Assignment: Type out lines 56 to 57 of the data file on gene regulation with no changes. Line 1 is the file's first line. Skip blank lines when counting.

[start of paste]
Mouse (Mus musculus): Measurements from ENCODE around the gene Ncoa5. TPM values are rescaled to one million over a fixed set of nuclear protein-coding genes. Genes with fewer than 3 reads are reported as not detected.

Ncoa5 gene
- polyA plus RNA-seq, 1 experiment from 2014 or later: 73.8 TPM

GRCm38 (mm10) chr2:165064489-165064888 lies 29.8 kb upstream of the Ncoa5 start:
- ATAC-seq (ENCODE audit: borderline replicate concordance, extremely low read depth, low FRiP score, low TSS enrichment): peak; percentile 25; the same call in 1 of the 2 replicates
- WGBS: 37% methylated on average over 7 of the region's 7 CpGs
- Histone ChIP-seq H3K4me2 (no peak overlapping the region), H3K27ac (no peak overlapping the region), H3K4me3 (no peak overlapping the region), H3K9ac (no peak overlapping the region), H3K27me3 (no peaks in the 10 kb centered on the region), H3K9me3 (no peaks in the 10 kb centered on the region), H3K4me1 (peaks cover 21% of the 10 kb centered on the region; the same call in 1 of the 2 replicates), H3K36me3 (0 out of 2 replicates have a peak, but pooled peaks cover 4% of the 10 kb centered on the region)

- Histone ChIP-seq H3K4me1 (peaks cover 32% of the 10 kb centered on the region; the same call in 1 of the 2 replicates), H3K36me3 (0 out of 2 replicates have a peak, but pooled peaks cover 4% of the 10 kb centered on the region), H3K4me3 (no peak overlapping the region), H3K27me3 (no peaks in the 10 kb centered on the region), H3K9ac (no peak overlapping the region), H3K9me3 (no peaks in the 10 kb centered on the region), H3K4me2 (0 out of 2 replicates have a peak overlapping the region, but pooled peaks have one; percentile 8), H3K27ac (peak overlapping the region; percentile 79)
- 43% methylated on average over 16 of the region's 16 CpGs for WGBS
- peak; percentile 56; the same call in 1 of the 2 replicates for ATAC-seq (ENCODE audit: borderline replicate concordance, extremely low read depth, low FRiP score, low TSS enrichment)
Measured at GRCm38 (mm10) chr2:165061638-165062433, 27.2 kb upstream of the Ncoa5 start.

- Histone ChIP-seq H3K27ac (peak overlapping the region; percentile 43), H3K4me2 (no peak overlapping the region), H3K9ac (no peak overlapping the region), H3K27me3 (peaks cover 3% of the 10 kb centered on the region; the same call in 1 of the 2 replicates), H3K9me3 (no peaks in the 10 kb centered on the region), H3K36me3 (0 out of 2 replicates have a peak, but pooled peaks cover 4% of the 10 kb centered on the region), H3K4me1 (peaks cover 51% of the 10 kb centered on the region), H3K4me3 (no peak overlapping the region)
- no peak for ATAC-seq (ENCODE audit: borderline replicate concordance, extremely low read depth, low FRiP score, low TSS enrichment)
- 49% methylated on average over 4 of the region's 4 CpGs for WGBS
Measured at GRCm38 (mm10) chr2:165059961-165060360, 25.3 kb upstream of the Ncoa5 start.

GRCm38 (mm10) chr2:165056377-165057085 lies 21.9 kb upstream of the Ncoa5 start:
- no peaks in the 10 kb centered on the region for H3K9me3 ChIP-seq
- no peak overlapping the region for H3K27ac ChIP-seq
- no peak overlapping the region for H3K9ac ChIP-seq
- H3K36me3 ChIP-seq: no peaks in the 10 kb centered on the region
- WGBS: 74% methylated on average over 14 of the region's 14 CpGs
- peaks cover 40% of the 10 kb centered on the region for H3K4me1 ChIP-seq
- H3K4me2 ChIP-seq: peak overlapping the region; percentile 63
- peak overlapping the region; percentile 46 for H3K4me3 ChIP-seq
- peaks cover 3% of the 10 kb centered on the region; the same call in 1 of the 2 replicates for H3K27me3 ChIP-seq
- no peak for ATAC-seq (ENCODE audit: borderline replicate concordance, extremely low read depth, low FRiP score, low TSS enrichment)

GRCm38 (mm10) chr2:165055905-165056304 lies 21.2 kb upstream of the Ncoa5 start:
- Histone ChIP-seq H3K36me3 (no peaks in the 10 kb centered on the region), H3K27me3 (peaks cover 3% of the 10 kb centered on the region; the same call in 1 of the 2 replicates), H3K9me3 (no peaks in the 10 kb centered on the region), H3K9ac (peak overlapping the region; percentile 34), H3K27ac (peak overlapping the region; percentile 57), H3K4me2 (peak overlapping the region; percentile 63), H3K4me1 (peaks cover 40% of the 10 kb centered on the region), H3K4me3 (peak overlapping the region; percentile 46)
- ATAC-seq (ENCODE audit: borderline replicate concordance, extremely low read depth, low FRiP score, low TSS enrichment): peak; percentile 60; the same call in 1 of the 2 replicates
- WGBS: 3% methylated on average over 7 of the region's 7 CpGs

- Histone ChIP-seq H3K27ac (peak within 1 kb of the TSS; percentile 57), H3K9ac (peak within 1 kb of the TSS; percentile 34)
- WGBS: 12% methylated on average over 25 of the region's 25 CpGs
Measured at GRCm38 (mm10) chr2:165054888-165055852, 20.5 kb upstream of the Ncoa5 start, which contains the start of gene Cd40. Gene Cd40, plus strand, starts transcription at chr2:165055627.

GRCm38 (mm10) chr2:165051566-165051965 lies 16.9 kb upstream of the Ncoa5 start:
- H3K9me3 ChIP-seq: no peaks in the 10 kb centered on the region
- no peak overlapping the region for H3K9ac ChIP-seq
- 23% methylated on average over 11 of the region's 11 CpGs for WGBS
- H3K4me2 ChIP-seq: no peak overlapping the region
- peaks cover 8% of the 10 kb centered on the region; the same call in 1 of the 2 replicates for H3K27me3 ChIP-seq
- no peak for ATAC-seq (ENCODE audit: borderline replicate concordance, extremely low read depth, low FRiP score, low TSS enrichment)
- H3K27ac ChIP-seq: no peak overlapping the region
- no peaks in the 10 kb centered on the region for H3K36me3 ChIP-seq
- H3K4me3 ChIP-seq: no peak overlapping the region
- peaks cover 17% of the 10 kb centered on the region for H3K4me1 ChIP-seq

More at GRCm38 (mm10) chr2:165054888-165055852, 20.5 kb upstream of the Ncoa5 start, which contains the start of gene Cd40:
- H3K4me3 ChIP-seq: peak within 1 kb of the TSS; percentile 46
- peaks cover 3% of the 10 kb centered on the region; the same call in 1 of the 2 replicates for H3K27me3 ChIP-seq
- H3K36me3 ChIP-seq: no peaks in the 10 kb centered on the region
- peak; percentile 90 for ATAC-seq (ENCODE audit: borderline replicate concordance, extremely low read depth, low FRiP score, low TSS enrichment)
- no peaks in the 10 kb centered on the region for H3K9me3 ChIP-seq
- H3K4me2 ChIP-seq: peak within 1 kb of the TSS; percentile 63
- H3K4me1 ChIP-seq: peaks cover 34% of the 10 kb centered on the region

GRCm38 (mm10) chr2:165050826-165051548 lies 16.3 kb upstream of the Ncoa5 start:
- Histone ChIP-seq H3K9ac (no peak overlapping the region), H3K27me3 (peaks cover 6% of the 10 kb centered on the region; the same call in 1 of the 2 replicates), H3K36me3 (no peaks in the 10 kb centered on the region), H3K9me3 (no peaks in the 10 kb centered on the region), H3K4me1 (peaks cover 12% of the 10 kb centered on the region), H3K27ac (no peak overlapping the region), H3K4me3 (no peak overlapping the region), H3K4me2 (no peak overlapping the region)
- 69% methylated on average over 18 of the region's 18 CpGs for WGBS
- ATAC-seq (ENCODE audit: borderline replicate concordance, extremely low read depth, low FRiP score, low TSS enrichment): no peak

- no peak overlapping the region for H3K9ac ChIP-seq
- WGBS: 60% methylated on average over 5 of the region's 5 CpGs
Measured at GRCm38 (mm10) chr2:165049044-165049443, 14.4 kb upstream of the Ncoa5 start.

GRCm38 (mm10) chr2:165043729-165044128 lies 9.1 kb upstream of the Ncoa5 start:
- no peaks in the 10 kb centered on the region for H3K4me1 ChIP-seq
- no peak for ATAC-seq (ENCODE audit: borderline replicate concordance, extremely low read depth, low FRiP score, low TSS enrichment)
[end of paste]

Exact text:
- ATAC-seq (ENCODE audit: borderline replicate concordance, extremely low read depth, low FRiP score, low TSS enrichment): no peak

- no peak overlapping the region for H3K9ac ChIP-seq